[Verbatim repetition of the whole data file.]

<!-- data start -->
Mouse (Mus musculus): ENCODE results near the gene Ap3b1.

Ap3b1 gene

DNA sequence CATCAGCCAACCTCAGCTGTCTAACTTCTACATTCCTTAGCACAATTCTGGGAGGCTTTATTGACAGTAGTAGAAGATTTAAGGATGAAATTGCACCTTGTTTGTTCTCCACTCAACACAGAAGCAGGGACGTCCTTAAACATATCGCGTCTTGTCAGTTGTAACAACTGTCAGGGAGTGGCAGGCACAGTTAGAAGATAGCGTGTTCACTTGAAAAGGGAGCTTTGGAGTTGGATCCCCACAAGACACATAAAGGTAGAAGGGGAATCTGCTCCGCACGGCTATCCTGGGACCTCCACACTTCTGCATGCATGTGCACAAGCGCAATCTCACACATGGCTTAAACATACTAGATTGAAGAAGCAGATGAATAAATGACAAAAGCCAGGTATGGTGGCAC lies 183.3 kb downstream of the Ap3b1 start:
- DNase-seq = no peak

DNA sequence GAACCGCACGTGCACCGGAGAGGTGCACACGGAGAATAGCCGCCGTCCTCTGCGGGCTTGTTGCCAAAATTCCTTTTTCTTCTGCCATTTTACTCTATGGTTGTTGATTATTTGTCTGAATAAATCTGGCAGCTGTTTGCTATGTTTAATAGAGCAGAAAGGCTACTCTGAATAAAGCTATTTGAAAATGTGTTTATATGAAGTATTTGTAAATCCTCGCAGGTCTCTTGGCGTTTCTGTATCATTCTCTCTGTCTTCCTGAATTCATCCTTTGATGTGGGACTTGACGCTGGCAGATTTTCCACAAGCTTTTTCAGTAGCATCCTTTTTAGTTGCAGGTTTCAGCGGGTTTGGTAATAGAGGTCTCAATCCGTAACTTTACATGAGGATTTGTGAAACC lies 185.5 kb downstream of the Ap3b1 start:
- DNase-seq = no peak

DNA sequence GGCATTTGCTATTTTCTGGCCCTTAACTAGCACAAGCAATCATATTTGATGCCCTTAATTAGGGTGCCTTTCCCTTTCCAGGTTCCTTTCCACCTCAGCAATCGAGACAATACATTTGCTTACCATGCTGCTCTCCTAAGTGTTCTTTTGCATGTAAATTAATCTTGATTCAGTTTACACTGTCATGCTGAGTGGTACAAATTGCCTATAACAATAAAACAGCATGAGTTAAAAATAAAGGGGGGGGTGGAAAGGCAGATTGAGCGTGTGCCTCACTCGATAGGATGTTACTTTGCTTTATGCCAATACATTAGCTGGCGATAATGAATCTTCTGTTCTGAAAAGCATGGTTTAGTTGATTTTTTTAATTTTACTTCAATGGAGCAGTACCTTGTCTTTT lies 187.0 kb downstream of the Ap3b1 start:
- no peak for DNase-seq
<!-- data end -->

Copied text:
Mouse (Mus musculus): ENCODE results near the gene Ap3b1.

Ap3b1 gene

DNA sequence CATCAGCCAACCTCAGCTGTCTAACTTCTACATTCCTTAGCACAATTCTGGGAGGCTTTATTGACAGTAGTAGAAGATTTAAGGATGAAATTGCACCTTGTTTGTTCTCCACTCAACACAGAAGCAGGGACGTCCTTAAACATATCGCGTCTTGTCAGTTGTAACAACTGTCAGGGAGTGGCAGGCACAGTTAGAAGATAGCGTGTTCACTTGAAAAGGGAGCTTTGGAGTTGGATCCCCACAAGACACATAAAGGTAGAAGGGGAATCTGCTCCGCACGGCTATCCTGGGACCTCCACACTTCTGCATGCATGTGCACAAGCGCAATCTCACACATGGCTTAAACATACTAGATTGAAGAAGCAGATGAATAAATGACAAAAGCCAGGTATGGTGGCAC lies 183.3 kb downstream of the Ap3b1 start:
- DNase-seq = no peak

DNA sequence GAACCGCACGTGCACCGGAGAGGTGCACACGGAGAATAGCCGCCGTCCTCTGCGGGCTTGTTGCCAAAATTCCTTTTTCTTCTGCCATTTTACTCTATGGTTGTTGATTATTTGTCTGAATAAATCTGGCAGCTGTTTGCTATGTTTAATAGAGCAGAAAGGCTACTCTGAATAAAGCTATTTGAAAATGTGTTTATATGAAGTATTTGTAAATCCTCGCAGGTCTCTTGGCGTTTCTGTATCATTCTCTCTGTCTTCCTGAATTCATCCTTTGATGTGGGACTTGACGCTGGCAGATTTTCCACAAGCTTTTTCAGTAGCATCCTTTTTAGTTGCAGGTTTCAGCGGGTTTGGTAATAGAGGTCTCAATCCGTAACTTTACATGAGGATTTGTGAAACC lies 185.5 kb downstream of the Ap3b1 start:
- DNase-seq = no peak

DNA sequence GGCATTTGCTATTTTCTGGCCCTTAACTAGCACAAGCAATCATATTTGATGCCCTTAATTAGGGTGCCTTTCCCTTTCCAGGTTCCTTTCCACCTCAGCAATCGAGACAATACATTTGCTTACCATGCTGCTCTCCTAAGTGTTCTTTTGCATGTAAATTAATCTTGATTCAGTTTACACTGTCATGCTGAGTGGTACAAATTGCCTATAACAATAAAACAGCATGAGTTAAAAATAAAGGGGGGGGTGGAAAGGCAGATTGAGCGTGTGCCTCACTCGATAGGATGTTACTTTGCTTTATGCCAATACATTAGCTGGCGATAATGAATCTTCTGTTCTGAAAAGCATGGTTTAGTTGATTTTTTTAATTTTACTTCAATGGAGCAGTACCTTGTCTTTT lies 187.0 kb downstream of the Ap3b1 start:
- no peak for DNase-seq